Mike Ullman Recognized by NRF With Achievement Award
During an awards ceremony yesterday at its annual Big Show in New York City, the National Retail Federation (NRF) feted Mike Ullman, current executive chairman and former CEO of J.C. Penney, with its Gold Medal Award for his 30-plus year career and contributions to the retail industry. Ullman served as CEO of the Plano-Texas based department store chain from December 2004 through October 2011, before returning in April 2013 to help rescue the company from a disastrous year-and-a-half stretch under the guidance of Ron Johnson, a former Apple executive who attempted to transform Penney into something it was not.
Interviewed by Trish Regan, a FOX Business anchor, Ullman talked about some of the factors that have led to his successful career. In typical fashion, Ullman downplayed his personal success, noting that he wouldn't have been able to lead successfully without a great team to support him. That support trickles all the way down to the store associate level, whom Ullman said are much brighter than he is.
“It's about the team, not you,” Ullman said.
In his second go-round with Penney, in which he was tasked with saving the retailer from what essentially was a death spiral, Ullman again consulted those closest to its customers – store associates. He noted that Penney's store associates are its customers. They by and large are the same demographic and have the same issues at home. In short, they're middle class Americans, same as the people shopping with J.C. Penney.
“They have too little time, too little money, and two little kids,” Ullman jokingly said of Penney's customers.
Belief in the Future of Stores
There's been a flurry of brands announcing store closures in the first three weeks of 2016, from Wal-Mart to Sears to Macy's. J.C. Penney isn't exempt from this list, but is closing far fewer stores this year (seven total) than those other brands. Ullman is bullish on the future of brick-and-mortar stores, noting that retailers' most sought after demographic – millennials – haven't abandoned shopping in-store.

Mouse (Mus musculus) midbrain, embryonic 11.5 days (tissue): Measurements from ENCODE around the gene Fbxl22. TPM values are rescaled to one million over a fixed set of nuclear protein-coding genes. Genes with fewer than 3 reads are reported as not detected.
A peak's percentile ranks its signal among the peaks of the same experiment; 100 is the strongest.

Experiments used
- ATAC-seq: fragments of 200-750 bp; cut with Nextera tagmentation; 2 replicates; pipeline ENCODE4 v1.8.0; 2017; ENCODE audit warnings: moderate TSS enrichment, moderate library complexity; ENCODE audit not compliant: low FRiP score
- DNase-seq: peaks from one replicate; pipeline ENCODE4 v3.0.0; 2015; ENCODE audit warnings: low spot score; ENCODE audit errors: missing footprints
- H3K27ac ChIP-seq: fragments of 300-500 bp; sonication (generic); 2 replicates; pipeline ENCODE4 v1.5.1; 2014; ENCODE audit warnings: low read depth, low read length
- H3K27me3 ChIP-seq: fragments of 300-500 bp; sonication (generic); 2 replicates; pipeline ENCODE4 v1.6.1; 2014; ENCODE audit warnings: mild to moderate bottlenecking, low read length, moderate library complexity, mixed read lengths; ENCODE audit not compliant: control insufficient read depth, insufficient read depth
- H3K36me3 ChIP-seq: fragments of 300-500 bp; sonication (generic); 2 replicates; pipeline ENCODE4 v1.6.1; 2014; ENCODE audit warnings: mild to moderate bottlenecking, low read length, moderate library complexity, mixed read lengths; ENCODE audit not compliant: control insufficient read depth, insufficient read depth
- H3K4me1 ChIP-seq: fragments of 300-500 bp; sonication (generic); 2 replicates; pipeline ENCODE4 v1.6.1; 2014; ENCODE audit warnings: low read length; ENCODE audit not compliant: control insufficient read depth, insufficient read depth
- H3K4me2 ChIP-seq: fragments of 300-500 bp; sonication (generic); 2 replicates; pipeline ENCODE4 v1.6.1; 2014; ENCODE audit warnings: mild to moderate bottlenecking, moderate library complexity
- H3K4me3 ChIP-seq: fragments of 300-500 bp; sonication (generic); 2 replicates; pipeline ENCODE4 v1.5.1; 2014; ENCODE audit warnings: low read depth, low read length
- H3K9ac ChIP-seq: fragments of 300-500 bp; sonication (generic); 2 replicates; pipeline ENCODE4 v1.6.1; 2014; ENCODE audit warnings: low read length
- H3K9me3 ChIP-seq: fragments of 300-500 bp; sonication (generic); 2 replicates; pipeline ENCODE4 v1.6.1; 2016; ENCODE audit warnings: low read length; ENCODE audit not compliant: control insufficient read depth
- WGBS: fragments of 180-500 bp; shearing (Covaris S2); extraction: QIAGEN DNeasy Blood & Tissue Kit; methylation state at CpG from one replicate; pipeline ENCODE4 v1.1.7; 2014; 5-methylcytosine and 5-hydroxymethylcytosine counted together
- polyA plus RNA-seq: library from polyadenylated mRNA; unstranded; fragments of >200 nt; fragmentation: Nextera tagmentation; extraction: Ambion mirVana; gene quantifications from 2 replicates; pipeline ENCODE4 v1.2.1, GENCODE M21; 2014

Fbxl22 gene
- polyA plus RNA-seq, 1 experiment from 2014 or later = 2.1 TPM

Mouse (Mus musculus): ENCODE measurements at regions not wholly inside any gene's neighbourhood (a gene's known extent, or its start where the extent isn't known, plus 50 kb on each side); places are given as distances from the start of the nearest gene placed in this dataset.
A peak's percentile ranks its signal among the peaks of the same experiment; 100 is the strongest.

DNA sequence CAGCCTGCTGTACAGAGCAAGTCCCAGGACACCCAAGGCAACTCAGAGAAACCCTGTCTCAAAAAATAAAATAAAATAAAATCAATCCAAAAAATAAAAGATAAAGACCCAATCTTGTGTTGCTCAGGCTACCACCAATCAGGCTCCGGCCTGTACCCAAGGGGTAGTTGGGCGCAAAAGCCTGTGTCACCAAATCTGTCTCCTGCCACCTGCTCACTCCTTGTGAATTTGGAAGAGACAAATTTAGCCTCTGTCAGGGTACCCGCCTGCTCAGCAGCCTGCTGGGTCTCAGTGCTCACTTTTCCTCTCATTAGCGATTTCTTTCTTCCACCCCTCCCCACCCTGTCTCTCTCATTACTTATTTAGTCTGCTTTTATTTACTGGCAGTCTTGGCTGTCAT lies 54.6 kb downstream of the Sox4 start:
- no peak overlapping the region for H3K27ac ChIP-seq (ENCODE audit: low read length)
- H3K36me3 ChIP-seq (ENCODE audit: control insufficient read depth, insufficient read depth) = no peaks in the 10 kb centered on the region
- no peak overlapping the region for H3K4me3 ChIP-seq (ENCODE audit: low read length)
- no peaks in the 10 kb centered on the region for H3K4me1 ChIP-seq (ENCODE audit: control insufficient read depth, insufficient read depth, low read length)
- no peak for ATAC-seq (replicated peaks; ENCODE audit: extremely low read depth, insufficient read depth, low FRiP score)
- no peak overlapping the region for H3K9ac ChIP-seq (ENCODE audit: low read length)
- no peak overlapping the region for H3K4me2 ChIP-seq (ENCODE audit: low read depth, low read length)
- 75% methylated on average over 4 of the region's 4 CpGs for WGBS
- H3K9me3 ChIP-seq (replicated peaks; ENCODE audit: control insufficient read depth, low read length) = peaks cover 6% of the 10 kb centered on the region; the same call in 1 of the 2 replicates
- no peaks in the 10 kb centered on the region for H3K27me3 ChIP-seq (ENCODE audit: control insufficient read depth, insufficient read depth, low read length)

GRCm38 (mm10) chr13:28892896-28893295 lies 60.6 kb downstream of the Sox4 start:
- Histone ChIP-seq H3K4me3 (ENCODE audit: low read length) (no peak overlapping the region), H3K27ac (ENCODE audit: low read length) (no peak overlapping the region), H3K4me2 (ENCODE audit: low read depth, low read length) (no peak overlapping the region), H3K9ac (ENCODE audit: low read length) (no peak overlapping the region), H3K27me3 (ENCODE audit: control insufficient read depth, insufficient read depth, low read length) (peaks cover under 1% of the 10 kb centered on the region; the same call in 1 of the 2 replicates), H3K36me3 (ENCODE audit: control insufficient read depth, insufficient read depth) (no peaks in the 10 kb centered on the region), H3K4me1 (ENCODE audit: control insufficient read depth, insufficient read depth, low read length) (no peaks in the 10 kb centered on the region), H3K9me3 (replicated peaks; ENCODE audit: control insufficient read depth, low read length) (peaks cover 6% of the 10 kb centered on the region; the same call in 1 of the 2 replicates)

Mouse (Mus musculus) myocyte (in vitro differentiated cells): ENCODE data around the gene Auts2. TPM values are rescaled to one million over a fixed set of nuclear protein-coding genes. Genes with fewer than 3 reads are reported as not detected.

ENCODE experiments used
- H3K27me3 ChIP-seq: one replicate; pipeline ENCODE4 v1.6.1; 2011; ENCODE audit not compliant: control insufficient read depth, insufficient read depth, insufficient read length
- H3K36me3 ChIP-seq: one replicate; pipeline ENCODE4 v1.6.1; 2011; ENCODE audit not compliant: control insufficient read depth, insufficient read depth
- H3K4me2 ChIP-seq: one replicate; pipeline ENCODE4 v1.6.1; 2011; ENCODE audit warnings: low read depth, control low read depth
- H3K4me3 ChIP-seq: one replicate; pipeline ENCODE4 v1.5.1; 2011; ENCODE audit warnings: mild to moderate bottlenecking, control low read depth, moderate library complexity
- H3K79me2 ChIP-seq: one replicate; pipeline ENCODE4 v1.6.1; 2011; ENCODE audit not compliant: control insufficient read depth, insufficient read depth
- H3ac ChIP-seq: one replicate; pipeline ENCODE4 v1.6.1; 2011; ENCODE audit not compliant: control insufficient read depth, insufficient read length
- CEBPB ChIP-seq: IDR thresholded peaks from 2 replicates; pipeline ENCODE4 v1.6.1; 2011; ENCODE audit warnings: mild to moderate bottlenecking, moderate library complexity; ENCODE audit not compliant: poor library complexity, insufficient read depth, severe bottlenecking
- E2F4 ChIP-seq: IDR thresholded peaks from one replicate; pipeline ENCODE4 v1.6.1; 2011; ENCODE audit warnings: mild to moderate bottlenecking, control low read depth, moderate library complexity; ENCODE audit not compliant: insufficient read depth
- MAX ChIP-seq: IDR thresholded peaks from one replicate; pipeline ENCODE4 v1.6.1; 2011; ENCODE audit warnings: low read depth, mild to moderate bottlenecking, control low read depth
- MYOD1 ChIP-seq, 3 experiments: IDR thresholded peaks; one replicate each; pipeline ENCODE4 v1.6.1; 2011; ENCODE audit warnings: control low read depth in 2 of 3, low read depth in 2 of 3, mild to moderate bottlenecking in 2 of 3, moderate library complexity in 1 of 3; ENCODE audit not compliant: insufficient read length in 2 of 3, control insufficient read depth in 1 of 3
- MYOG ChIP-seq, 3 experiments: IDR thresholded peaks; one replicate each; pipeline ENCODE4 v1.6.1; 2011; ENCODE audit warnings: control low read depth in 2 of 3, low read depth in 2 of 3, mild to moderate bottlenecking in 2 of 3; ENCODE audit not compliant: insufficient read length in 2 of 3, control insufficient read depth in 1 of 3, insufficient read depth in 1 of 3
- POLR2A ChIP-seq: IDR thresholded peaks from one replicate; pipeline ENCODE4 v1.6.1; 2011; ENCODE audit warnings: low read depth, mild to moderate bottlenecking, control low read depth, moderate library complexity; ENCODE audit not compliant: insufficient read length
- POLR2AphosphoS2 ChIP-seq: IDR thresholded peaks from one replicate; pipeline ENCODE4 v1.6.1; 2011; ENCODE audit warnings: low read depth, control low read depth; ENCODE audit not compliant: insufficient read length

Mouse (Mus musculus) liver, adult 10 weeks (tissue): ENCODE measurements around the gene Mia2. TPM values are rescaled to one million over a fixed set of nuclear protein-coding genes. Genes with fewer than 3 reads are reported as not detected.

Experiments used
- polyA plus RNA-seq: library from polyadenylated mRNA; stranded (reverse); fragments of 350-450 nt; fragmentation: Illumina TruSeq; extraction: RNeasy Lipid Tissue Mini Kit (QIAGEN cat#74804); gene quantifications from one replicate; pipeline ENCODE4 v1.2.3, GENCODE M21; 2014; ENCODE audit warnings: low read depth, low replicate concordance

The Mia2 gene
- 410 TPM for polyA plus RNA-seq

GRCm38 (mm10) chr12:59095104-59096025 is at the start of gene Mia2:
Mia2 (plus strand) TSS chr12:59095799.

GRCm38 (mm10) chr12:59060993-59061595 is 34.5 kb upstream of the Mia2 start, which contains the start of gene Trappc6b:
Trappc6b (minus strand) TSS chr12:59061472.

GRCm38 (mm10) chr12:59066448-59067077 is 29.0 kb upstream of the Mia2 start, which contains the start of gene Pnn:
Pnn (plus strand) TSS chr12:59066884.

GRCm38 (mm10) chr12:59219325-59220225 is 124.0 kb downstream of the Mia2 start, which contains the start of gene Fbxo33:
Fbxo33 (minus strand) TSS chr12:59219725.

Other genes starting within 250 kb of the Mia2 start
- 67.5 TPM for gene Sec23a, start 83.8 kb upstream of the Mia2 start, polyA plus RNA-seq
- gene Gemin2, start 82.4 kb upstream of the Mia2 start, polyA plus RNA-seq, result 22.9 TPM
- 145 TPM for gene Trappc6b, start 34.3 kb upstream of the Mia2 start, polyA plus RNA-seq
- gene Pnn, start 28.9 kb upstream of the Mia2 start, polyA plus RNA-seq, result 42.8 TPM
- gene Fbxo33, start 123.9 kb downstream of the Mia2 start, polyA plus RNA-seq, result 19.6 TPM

“Millennials consider the store a social experience,” Ullman said. “They're looking online first, but they're still shopping in stores.” Countering the argument that physical stores are dying, Ullman said “what's dead is the people that don't understand the purpose of the store.”
That said, Ullman isn't burying his head in the sand. He realizes that tough decisions have to be made, and that if a brick-and-mortar location isn't profitable and future cash flow projections at that store aren't looking good, the right thing to do is close the store and move on.
Amazon in the Crosshairs
Simply put, Amazon.com is a competitor for J.C. Penney, Ullman acknowledged. “Amazon isn't going away.” To help Penney compete with the online behemoth, the department store chain is trying to differentiate itself by offering unique and quality merchandise that can't be found on Amazon.
“We have our own brands, Arizona for example, that will never sell on Amazon,” said Ullman. “We've also partnered with brands, Sephora being an example, that have chosen not to sell their products on Amazon.”
Connecting With its Core Customer
Job No. 1 for J.C. Penney – or for any retailer for that matter – is to know its customers. Reconnecting with the middle class families of America was a goal for Ullman when he returned to lead Penney again. He made significant progress. And it wasn't all from bringing back coupons.
“We did business with half the working class families in America last year,” Ullman said, adding that J.C. Penney had 87 million customers when he left the brand, and it's back to 87 million customers. There's still work to be done – we need those 87 million customers to come back and shop with us more often, noted Ullman – but Penney is moving in the right direction. The key according to Ullman is listening to acting upon the advice of the retailer's store associates. We have to give our customers back what we took from them, he said.